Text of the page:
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Measurement of the Kondo cloud length via a quantum dot coupled to a 1d interferometer: Experiment

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The Kondo effect, known as the archetype of many-body correlations, arises from the interaction between a localized magnetic moment and surrounding
conducting electrons. Advances of nanotechnology allow us to study the Kondo effect for a single magnetic impurity confined in a semiconductor quantum
dot in contact with electron reservoirs. This development also makes it possible to embed a Kondo correlated state into an interferometer. However, the
special extent of the Kondo cloud has yet to be measured.
In this work, we perform direct experimental measurement of the Kondo cloud length ξK by coupling a Kondo correlated quantum dot to ballistic, multichannel
quantum wires, one of which couples more strongly to the dot and works as a 1D Fabry–Perot (F-P) interferometer defined on a GaAs/AlGaAs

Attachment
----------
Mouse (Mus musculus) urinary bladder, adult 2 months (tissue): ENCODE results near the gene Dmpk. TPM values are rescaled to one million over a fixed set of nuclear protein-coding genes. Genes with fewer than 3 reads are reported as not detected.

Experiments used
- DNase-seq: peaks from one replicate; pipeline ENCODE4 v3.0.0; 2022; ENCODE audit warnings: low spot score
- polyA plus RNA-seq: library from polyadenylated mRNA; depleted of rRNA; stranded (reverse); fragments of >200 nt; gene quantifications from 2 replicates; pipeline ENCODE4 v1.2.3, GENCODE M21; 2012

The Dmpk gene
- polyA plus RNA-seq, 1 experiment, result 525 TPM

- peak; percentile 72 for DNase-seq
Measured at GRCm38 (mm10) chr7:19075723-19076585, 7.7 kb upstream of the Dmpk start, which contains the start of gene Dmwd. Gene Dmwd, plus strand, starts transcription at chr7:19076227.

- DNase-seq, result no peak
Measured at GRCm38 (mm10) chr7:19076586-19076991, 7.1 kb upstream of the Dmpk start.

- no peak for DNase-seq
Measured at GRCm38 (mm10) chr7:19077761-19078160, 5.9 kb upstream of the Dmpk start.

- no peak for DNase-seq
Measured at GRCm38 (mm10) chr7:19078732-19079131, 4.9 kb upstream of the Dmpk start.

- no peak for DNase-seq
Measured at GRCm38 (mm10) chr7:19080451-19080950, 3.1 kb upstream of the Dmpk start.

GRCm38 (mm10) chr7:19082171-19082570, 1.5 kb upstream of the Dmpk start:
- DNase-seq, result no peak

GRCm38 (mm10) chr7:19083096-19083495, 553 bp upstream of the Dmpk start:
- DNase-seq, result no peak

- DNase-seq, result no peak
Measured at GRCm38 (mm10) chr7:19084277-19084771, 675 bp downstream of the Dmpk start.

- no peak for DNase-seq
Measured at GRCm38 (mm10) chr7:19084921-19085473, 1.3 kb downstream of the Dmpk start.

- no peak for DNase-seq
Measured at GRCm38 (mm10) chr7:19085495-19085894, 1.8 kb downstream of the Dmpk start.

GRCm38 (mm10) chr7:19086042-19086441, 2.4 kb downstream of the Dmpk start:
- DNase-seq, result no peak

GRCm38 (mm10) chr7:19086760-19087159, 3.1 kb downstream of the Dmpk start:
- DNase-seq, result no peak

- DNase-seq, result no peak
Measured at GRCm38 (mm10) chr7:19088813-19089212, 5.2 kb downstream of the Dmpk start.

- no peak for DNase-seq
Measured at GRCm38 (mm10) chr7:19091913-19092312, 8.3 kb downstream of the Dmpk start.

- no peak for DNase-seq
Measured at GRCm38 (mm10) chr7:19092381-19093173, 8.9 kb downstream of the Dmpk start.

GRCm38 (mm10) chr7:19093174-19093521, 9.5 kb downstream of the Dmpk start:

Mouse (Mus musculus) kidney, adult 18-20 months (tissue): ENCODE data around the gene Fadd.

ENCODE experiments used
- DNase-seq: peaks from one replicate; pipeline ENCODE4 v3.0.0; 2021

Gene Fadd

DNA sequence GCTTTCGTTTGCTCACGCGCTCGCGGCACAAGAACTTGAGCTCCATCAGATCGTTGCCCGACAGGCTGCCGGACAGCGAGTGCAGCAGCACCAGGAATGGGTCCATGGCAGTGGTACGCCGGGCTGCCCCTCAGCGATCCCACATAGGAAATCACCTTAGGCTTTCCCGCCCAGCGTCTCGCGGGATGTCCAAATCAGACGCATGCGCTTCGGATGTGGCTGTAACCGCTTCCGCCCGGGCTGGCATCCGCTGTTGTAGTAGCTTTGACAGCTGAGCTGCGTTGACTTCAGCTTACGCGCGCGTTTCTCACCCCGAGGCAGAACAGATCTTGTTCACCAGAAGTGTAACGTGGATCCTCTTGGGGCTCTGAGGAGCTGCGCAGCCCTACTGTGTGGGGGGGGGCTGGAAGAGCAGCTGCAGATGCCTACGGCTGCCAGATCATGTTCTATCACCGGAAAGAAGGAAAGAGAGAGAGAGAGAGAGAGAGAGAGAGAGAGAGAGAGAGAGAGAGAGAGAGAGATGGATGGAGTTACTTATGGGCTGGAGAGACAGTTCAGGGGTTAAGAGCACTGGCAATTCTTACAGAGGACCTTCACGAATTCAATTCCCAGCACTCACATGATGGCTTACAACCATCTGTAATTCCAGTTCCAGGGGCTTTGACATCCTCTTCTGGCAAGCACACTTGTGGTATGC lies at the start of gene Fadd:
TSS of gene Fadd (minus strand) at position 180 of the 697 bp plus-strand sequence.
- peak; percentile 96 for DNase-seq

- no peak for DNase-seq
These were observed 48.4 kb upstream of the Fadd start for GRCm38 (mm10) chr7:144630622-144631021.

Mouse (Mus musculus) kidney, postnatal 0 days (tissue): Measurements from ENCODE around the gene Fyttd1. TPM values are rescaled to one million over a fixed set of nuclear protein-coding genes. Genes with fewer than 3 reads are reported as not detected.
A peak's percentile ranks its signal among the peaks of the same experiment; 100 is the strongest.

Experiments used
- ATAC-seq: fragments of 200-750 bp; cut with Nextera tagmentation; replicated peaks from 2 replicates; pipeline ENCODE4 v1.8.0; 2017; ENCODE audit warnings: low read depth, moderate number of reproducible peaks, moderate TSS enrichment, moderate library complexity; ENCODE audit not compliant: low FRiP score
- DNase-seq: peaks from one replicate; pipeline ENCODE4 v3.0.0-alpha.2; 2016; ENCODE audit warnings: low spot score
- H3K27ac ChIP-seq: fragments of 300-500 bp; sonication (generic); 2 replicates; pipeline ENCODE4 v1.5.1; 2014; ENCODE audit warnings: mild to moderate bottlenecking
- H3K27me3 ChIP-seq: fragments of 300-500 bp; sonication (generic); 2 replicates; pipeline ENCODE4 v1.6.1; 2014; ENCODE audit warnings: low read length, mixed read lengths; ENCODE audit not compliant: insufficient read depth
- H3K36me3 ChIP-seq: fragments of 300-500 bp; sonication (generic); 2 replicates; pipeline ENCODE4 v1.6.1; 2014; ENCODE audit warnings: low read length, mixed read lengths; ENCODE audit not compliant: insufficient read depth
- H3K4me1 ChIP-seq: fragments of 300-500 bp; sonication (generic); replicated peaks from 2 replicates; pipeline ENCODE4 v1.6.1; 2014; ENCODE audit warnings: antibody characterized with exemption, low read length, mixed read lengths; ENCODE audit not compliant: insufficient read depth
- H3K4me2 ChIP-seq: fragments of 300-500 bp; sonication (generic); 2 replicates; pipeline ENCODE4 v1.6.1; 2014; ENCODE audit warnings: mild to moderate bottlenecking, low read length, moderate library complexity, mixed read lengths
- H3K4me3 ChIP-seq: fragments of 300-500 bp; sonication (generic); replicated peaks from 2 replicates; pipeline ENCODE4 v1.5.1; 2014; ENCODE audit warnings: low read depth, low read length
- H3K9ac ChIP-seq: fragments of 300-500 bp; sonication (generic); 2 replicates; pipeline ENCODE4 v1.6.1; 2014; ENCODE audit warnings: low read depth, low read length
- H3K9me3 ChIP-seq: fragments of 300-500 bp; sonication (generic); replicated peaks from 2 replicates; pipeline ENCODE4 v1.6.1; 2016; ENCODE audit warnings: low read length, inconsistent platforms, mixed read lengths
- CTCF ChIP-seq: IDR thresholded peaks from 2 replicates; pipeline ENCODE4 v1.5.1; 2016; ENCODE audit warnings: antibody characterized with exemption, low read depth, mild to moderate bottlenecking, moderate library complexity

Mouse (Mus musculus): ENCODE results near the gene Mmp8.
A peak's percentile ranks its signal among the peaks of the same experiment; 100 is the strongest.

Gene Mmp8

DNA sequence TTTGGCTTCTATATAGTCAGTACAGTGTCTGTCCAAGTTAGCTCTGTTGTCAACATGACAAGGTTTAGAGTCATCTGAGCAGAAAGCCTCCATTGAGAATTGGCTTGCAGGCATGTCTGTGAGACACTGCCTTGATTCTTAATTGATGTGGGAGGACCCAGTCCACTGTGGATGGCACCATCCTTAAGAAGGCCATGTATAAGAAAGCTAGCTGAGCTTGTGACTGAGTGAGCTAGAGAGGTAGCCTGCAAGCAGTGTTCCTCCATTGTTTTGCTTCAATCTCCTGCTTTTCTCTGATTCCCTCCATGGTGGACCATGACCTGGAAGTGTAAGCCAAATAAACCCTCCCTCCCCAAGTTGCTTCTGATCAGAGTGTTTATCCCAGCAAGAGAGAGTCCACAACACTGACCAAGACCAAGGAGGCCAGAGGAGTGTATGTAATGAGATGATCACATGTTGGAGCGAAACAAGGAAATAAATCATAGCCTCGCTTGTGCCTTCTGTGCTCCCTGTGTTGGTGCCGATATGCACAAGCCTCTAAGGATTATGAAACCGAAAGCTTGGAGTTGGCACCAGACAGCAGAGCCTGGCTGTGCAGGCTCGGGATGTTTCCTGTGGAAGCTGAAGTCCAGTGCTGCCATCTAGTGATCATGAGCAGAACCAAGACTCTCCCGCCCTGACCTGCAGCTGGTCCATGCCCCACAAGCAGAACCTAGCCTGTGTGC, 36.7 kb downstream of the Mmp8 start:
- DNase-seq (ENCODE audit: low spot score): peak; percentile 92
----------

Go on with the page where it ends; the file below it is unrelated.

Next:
heterostructure. We demonstrate that the measured Kondo temperature undergoes resonances with respect to the F-P fluctuations. By looking at the
strength of the resonances versus the interferometer lengths, we are able to access the length of the Kondo cloud. We back up our results by comparing the
behavior of the interferometer in the Kondo as well as the Coulomb Blockade Regimes.

Research Unit / Event Journal/Book Series


TitleAmerican Physical Society March Meeting 2019 (APS March Meeting 2019)
PlaceUnited States